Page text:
It is unfortunate and unfair that the legacy of director Michael Cimino is rooted directly to his greatest catastrophe, perhaps cinema’s singular debacle, so putatively abysmal that it turned into shorthand for other movie disasters, like “Hey, that ‘John Carter’ was a real ‘Heaven’s Gate’, huh?” Cimino’s 1980 film “Heaven’s Gate” entered lore before it was even finished, because it took so long to finish, a massive recounting of the Johnson County War of 1892, an ultra-ambitious project in which the frenzied Cimino wrested artistic and budgetary freedom from his studio, United Artists, and proceeded to wield it with such extravagance that he drove the project past budget, past schedule and UA to bankruptcy. He didn’t care. He never cared about a line producer’s rubbish. He only had eyes for the art, for better, for worse, a lot of the latter but still, so much of the first.
“Heaven’s Gate”, frankly, never had a chance. “Before anyone had seen it,” wrote Matt Singer for Indiewire in 2012, “‘Heaven’s Gate’ had already become synonymous with bloated Hollywood excess. In cinephile circles, it still is.” And while it is important not to downplay Cimino running so amok with his artistic freedom that he limited said freedom for every filmmaker that followed him, it is just as important to judge the film on its own merits. And even if it might not be a misunderstood masterpiece, or some such, it retains, despite an often numbingly ponderous narrative, undeniably awesome pictorial power. Though it centers on a love triangle, these principal characters come across as if they merely passing in and out of a richer frontier tableau, one that often takes place in the background but that also rises to the forefront, eliciting many of the accusations of indulgence, none more than the infamous roller-skating sequence. It’s a sight to see; hubris off screen but such splendor on screen that eventually the hubris you can’t help but think about imperceptibly just……evaporates. A lot of scenes mirror this sensation.
“Heaven’s Gate”, of course, was only allowed to exist because of Cimino’s spectacular success with his previous film “The Deer Hunter”, which earned him an Oscar for Best Director as well as Best Picture. It was also beset by excessive costs, re-shoots and an unremitting pursuit of perfection, though in that case Cimino achieved the full effect he so passionately sought. “The Deer Hunter”, however, has also undergone re-evaluation as time has passed, tying back to its painfully stereotypical portrayal of the North Vietnamese, of an inherent xenophobia. And these points are not wrong. If Coppola claimed that “Apocalypse Now” was Vietnam than “The Deer Hunter” was America’s Vietnam. This had nothing to do with them; it had everything to do with us. Chimino tore down America’s myth, bit by bit, concluding with the gob-smacking “God Bless America” sing-along drenched in bitter irony. And if the descent into Russian Roulette was historically inaccurate, well, David Thomson, who has written more forcefully and accurately than anyone about “The Deer Hunter”, termed it “an epic and tragic vision about America’s determination to overawe rather than understand the alien world – indeed, the historical errors rather proved that point.” “(D)id any film,” he wondered, “ask the American public to consider how far war and its readiness had to do with our great cult of shooting, of arms and of ‘one shot’? War appeals to something profound in us. That is the ultimate horror. Perhaps we like it.” Yikes.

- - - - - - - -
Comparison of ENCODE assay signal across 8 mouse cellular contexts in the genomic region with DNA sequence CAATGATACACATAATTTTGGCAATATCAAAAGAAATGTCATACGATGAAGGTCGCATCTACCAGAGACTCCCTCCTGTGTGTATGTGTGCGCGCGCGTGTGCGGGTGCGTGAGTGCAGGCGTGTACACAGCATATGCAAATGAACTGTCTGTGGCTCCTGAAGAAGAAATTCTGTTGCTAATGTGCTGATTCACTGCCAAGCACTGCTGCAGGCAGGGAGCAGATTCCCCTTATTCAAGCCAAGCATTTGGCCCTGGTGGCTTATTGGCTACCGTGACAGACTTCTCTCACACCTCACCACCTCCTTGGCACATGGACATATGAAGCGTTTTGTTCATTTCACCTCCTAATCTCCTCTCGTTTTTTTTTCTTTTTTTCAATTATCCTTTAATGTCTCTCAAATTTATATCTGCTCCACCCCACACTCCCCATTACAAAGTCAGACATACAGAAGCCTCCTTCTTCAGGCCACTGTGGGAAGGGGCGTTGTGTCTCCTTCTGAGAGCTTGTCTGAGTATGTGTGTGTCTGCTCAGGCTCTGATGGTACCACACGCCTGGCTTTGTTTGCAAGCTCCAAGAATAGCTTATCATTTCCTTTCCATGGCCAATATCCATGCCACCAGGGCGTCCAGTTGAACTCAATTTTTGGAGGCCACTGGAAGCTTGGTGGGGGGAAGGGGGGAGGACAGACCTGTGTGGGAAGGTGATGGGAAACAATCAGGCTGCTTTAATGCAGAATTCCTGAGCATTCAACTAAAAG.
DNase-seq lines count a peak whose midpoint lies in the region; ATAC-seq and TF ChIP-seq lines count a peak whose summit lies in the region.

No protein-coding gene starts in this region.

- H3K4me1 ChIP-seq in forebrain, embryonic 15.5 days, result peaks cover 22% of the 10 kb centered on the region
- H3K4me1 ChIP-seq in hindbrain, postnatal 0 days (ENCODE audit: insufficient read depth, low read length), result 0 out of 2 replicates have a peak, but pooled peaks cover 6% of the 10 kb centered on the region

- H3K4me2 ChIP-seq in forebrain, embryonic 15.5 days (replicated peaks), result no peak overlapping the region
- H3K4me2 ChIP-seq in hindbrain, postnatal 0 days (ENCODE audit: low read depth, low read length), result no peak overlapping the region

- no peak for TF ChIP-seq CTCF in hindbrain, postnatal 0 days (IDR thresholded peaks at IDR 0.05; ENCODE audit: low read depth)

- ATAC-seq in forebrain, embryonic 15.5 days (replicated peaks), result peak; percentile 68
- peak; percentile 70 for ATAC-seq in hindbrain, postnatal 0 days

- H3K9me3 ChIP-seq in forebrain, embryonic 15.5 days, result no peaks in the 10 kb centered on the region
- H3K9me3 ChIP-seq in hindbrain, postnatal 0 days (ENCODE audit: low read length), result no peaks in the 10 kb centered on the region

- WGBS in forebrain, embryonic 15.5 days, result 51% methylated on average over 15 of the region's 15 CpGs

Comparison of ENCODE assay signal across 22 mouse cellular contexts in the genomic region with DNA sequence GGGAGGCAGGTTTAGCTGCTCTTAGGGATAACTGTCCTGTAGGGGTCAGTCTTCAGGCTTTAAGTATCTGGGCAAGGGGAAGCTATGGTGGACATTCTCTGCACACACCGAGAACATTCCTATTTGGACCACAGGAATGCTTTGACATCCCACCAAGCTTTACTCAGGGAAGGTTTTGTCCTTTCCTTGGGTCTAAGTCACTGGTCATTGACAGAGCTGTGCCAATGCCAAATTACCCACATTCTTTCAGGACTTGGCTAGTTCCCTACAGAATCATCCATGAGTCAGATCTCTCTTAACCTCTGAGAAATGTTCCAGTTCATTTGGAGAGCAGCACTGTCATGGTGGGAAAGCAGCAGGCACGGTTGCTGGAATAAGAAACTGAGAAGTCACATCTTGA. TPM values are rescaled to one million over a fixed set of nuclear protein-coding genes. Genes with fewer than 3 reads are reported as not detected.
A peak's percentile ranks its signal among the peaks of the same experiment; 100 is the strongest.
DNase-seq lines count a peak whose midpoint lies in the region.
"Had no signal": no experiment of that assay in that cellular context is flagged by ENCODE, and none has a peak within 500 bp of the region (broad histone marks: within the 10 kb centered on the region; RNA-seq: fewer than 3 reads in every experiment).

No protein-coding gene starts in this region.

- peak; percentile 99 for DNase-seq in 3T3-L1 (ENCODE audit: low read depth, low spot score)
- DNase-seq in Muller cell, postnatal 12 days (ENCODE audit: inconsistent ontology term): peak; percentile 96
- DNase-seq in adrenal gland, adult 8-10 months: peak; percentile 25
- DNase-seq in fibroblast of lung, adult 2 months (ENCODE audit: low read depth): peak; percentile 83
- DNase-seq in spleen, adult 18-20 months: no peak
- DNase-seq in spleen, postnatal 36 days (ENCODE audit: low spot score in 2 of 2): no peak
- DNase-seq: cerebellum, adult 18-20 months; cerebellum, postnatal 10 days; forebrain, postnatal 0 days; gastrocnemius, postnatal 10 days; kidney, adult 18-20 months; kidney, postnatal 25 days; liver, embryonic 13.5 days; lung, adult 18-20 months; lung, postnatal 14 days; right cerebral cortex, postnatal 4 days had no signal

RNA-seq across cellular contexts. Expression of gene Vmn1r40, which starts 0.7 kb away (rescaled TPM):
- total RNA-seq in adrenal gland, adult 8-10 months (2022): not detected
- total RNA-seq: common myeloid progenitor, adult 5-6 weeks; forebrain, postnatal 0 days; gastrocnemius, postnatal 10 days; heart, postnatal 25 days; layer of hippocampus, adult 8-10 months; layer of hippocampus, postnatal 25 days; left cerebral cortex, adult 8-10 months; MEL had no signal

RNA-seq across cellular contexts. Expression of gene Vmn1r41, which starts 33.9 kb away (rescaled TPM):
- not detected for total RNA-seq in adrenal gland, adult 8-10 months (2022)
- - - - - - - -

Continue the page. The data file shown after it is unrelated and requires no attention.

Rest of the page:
That marks “The Deer Hunter” as still relevant today, as much as ever perhaps, and means that Cimino’s legacy stretches far beyond his “Heaven’s Gate” calamity. At the same time, however, “Heaven’s Gate” spurred Cimino’s descent, and though he made a few more films, the rest of his scant Hollywood career was pained reaching. He deliberately faded from view in America, his physical appearance changed, which yielded myriad rumors, none of which are my business. He was an intensely private man and respectfully remained so, right up until the end, this past Saturday, July 2nd, when he passed away at the age of 77.
He re-surfaced five years ago in Steve Garbarino’s Vanity Fair profile, one about the new Cimino, where he’d gone, what he’d been doing, what he wanted to do, but even so, the article spent plenty of time lingering on “Heaven’s Gate”, sadly re-proving how it was the most important point in the Michael Cimino Story, and how it continued to affect his career. Garbarino interviewed Mickey Rourke, who collaborated on a couple occasions with Cimino, and Rourke remarked that his old moviemaking ally “needs to make a film for less than $10 million and show them he can do that.” But I wonder, could he? Would he want to? I think Cimino yearned at all times for the most immense canvas imaginable and with the most sizable set of paints and brushes to create on that canvas. America is, it goes without saying, vast, in its landscapes and its beliefs, and Cimino was going to honor that in his aesthetic, go big, and if they wouldn’t let him go big, he would vanish into the night.
Michael Cimino ushered in the industry’s change from the auteur wielding dominance to the studio wielding it instead, and once the studio could rein him in, Cimino was never really in his outsized element. Cimino, in other words, brought about his own filmmaking downfall, and hey, what could be more American than that?